And thus, we must come to grips with the realization that Hellenism, as promoted by Droysen, did not enlighten the east. Ancient Greeks may have been in possession of a lit candle but the fire, certainly came from the east. Surely, Asiatics were not what western writers conveniently described them as: effeminate, religious devotees with negroidal features and lowly cowards languishing in dark mysticism.

Fact is also that many of the modern western European historians blundered excessively when they describe the Macedonian conquest of Persia as a Greek conquest. It must be stressed that we have no records left to us from the ancient chronographers to support that kind of thinking. If not from the ancient chronographers, we must ask, where would the evidence come from? Why disseminate falsehoods? Where were the Greek troops? (6) Weren’t they dismissed from service with Alexander only a few short years in the campaign? (7) Are we going to overlook this profound fact in favor of perpetuating falsehood and allow the Greeks to put a claim on Alexander? Ask yourselves this question: Could Alexander fit in this role as a Greek King? Does he have the credentials for it? Or let us reverse the roles and entertain these questions: Did the ancient Greeks think of him as their king? Were behaviors and attitudes of the ancient Greeks towards Alexander befitting a king?

Before we attempt to answer the questions, we need to compare and contrast both: (a) the Asiatics perception of him in the eastern provinces of the empire and (b) the attitude and the perception of the mainland Greeks toward Alexander.

(a) While in Egypt he was adapted as the son of Ammon Re, accepted as the Pharaoh of Egypt and the inheritor of Nectatanebus kingdom.8 In Persia he had become (in their legendry) the true son of the last of the royal line of Kurush the Achaemenian. In Ethiopian fables he was a miraculous healer. The Armenians and the Syrians followed suit. In India he was a friend of the rajahs of the Punjab and in Judea , a protector of the high priest. Even the Byzantines regarded him as a hero-king who opened the silk roads to China . Next, a very important and revealing point must be stressed and taken under consideration: for the duration of his reign, the eastern part of the empire was at peace.

(b) In Greece Alexander was met with discontent, rebellions and hate. Greeks did not regard him as their king and that his success in Asia was not a cause for joy and celebration but a reason for concern. While he was fighting Darius, Greeks sent envoys to the Persian King asking for gold to hire mercenary armies to fight the Macedonian conquerors. “Freedom for the Greeks” was their unifying cry and Demosthenes never stopped to rally the Greeks to overthrow the Macedonian yoke.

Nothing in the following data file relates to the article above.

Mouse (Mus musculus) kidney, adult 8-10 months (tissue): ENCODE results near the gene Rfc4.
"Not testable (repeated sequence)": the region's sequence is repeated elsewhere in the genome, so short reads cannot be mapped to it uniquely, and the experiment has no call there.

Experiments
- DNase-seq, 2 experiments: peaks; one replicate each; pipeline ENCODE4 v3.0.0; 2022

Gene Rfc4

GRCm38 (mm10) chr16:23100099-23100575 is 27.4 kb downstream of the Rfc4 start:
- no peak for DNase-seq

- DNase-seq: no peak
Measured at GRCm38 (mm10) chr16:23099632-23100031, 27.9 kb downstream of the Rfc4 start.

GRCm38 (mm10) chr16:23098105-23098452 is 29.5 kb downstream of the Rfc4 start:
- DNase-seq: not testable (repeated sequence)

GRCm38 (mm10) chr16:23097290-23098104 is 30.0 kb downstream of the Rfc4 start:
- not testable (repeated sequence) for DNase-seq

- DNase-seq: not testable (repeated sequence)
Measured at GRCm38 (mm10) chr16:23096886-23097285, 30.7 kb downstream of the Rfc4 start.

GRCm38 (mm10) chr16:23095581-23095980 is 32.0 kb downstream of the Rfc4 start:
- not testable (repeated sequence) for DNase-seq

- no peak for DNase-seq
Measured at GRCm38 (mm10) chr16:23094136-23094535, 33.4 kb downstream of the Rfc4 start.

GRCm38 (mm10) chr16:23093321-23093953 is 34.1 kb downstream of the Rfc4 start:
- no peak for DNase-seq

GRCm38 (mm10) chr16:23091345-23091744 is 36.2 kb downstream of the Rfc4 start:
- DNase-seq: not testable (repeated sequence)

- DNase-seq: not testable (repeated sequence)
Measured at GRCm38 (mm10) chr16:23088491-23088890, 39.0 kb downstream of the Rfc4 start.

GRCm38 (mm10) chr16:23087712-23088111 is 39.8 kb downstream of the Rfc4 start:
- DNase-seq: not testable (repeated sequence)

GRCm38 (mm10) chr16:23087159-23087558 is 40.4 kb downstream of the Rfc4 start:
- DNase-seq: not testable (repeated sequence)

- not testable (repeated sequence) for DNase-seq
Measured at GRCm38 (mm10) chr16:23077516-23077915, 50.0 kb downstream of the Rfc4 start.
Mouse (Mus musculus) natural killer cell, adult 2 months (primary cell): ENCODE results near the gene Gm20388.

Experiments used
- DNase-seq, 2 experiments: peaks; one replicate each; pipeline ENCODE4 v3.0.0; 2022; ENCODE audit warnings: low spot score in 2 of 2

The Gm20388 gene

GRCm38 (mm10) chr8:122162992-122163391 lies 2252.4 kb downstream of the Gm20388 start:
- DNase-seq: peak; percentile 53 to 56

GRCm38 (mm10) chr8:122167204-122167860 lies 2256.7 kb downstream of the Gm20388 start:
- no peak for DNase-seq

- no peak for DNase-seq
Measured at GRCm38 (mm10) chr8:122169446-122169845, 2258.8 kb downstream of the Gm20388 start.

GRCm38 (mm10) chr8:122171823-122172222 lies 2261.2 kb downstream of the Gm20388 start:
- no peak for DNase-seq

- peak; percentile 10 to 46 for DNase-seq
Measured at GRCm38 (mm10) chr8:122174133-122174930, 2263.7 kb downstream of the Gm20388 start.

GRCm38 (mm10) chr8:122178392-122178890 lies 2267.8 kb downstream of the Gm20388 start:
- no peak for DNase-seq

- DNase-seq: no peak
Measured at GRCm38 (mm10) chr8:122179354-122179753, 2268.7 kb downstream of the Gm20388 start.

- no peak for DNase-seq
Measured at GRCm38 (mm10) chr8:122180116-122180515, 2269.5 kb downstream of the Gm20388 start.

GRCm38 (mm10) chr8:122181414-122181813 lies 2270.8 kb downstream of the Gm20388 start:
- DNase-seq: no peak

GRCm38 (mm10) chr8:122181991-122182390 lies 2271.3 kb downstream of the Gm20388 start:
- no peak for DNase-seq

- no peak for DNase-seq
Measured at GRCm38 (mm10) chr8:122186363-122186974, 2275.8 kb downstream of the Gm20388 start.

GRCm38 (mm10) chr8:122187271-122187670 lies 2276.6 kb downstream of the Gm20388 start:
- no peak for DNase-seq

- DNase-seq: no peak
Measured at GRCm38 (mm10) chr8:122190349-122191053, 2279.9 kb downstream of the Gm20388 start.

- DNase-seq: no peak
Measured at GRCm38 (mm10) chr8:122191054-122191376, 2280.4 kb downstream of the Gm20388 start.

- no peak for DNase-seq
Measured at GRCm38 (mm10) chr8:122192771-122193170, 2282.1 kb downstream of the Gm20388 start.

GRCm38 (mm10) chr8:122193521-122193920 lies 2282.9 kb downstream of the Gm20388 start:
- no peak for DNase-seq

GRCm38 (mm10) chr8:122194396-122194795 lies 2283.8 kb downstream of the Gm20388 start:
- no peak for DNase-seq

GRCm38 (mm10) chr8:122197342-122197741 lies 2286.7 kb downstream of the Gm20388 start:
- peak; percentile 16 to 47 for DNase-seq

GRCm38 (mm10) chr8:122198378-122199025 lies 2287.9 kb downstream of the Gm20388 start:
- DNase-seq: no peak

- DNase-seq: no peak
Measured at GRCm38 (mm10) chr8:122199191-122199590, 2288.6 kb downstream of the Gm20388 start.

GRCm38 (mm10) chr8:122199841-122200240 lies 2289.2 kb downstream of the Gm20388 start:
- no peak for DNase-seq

Remember Plutarch’s line, above, about the importance of things that: “exploits do not always reveal clearly the virtue or vice in men; sometimes a phrase or jest informs us better of their character?” How true and how revealing is this Demades’ line upon hearing the news that Alexander had died in Asia . “If Alexander were really dead,” he declared, “the stench of the corpse would have filled the world long before.” (9)

Thus, just one line, one simple gesture, one sentence uttered by, not anyone in Greece, but Demades himself, who is credited for saving Athens from the enraged Alexander after Thebes, and then, called up again to save her for the second time from Antipater’s wrath later.

While Asiatic nations accepted Alexander as their king and bestowed honors upon him, in Greece he was despised and hated as a conqueror. It was certainly, their fervent hope that he would perish in Asia . If Alexander was indeed a Greek king, would the Greeks celebrate dancing on the street adorned with garlands, upon the news that their king has died? (10)

Furthermore, if in retrospect, we dare to compare the general situation in the eastern provinces of Alexander’s Empire with that in Greece proper, we will come away convinced that, throughout the eastern provinces during the reign of Alexander, relative peace prevailed everywhere except in Greece ; there were no uprisings of any kind ever recorded, except in Greece . Common logic dictates that we ask ourselves the obvious question: If Alexander was a Greek king and he supposedly went to Asia to avenge the wrongs done to Greece by the Persians, then, how is it possible that these same Greeks rebel against their own king? Isn’t it a fact that Greeks corroborated with the Persian King while Alexander was at war with him? (11) Didn’t Agis III, the King of Sparta start an uprising against King Alexander and his Macedonians in 331? (12) Is there any sublime logic that I have failed to understand here? Do I need to remind you that some historians consider the battle at Megalopolis between the Greeks and the Macedonians to have been the biggest battle in Greek history? (Diodorus, World History, 17.62.1-63.4; tr. C.B. Welles).

How is it conceivable that none of the conquered nations rebelled against Alexander except “his own subjects”, the Greeks? Do European parliamentarians see this Greek behavior as normal? Should we mention the Greek mercenaries in Bactria who rebelled against the Macedonians at the moment they learned about Alexander’s death? (13)